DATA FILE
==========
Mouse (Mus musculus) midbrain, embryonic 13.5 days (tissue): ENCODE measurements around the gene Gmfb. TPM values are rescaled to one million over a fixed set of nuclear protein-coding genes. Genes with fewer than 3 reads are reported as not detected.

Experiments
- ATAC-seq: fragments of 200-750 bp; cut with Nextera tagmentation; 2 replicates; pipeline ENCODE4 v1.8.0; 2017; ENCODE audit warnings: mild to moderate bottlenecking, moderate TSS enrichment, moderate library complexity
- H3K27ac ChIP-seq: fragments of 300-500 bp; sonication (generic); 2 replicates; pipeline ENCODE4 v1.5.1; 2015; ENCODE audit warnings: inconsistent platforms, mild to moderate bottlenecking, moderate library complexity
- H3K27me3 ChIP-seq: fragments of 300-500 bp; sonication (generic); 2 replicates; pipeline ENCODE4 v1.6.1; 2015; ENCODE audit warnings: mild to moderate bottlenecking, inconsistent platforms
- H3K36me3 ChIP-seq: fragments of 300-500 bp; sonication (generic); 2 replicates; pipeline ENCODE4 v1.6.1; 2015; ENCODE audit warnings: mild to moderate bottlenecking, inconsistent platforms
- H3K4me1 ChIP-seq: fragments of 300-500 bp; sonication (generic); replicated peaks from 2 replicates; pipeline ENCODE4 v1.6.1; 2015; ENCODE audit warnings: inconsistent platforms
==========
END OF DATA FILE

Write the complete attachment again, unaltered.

Mouse (Mus musculus) midbrain, embryonic 13.5 days (tissue): ENCODE measurements around the gene Gmfb. TPM values are rescaled to one million over a fixed set of nuclear protein-coding genes. Genes with fewer than 3 reads are reported as not detected.

Experiments
- ATAC-seq: fragments of 200-750 bp; cut with Nextera tagmentation; 2 replicates; pipeline ENCODE4 v1.8.0; 2017; ENCODE audit warnings: mild to moderate bottlenecking, moderate TSS enrichment, moderate library complexity
- H3K27ac ChIP-seq: fragments of 300-500 bp; sonication (generic); 2 replicates; pipeline ENCODE4 v1.5.1; 2015; ENCODE audit warnings: inconsistent platforms, mild to moderate bottlenecking, moderate library complexity
- H3K27me3 ChIP-seq: fragments of 300-500 bp; sonication (generic); 2 replicates; pipeline ENCODE4 v1.6.1; 2015; ENCODE audit warnings: mild to moderate bottlenecking, inconsistent platforms
- H3K36me3 ChIP-seq: fragments of 300-500 bp; sonication (generic); 2 replicates; pipeline ENCODE4 v1.6.1; 2015; ENCODE audit warnings: mild to moderate bottlenecking, inconsistent platforms
- H3K4me1 ChIP-seq: fragments of 300-500 bp; sonication (generic); replicated peaks from 2 replicates; pipeline ENCODE4 v1.6.1; 2015; ENCODE audit warnings: inconsistent platforms